Cisco, along with major Internet Service Providers, home networking equipment manufacturers, and web companies around the world are coming together to permanently enable IPv6. So as we celebrate the permanent launch of IPv6, one may wonder how enterprise networks can benefit from IPv6. Not only will IPv6 benefit the core of your network but the WLAN as part of the overall network will benefit.
In the past, the perception was that the US Military and China were the ones who were driving IPv6 deployments. That is no longer the case; the fact that there are a limited number of IPv4 addresses doesn’t just affect the just Service Providers but also large enterprise customers. Whether you are a large manufacturer with plants around the world, a university with a growing number of wireless devices or a global financial bank, you all can benefit from IPv6.
With the proliferation of IPv6, its adoption and deployment, there are new security concerns that apply only to IPv6. Some of these security concerns rely on protocol differences between IPv4 and IPv6 and others exploit the diversification that the two technologies offer. The result could allow malicious users the ability to deploy attacks or evade network threat defense, countermeasures, and controls.
Join us, this Monday (June 11, 2012) afternoon, at Cisco Live, San Diego 4-hour lab session LTRSEC-3033 -- Cyber Aikidō (合気道) Academy: IPv6 Network Threat Defense, Countermeasures, and Controls, to become more knowledgeable about basic inherent IPv6 security features and techniques on Cisco IOS Software and the Cisco ASA 5500 Series Adaptive Security Appliance (ASA). The students will acquire hands-on experience by configuring and testing these security features and techniques in simulated real world scenarios. The threats and protections that are presented apply to Local Area, Enterprise, and Service Provider networks. Students must correctly identify, classify, and deter or prevent the nefarious IPv6-specific behaviors by configuring network threat defense, countermeasures, and controls that will be implemented and deployed on infrastructure devices and validate their effectiveness.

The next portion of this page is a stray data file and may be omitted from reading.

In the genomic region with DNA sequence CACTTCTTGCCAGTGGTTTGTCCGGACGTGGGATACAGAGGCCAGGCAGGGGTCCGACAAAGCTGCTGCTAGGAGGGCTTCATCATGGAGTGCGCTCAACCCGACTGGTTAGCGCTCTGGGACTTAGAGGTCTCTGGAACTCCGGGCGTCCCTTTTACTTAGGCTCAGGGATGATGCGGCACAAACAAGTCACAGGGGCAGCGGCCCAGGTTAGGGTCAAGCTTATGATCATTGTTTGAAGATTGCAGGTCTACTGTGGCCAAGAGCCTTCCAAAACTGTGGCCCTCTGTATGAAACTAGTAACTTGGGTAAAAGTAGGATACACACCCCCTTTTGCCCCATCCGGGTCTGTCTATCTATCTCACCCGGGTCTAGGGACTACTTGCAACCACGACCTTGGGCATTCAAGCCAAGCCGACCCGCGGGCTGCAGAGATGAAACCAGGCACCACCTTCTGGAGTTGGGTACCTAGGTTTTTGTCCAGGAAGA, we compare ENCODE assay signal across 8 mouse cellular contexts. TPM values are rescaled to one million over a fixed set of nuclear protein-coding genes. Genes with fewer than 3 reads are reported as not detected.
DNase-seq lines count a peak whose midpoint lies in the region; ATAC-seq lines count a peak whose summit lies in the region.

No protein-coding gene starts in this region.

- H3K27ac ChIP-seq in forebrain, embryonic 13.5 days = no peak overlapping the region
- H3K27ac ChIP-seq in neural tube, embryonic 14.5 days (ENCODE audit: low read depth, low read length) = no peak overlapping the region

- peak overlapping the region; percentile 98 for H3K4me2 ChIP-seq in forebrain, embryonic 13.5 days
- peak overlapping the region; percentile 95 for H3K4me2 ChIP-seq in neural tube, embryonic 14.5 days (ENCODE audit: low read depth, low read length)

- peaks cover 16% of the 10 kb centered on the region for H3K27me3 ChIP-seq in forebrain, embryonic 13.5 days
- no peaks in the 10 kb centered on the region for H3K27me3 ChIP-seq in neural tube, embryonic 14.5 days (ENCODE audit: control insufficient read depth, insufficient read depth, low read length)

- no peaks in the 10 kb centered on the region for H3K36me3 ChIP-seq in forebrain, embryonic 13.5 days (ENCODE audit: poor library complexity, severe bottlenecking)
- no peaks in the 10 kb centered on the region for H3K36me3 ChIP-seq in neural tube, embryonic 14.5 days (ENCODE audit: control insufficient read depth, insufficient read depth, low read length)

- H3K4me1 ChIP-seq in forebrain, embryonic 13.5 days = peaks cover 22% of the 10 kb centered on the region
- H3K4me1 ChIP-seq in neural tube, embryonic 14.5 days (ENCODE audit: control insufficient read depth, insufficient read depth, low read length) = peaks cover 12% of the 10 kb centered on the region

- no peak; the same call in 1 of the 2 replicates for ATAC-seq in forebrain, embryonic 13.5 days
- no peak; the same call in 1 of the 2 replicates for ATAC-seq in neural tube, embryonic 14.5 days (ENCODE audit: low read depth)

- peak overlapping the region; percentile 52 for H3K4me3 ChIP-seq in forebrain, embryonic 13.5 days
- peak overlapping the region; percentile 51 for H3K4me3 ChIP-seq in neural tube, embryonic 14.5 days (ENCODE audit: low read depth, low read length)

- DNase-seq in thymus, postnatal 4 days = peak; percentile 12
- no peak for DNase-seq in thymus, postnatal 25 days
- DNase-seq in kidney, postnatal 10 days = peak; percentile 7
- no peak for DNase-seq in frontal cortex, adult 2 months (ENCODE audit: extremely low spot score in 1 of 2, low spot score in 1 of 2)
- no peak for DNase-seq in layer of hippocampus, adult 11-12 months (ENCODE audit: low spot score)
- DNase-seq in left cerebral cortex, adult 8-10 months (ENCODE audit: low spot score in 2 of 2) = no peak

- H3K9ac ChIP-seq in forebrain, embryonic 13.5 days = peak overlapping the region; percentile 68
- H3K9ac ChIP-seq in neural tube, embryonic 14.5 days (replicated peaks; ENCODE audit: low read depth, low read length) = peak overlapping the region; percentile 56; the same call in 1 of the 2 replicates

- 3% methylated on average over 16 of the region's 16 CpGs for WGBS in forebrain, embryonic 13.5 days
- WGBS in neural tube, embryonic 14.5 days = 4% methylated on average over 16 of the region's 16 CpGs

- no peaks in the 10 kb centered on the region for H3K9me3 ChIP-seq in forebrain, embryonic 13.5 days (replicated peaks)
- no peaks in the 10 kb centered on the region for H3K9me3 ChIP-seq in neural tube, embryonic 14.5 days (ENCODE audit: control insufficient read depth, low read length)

At the conclusion of these labs, students will be more prepared to effectively implement and deploy basic inherent security features and techniques for identifying, classifying, deterring, and detecting attacks, threats, and nefarious behaviors specific to IPv6.
Today marks a huge milestone in the networking industry – the official launch by the Internet Society (ISOC) of the new IPv6-based Internet helps ensure its continued growth and impact on the world economy. This new Internet has been in the works for over two decades, including the publication of the first IPv6 standard (RFC2460) by Steven Deering of Cisco and Robert Hinden of Nokia. Since then the industry has made incredible investments in technology to reach this successful achievement including today’s official participation of over 2000 websites and 50+ network operators. According to some of our own calculations we’re estimating that 30% of the world’s web pages are now directly reachable by IPv6.
For us at Cisco on our Service Provider Marketing team, it’s been an exciting journey. We first sought to make the industry challenge imposed by the exhaustion of IPv4 addresses more widely understood by a non-technical audience. Hence our effort at some humor with Read More »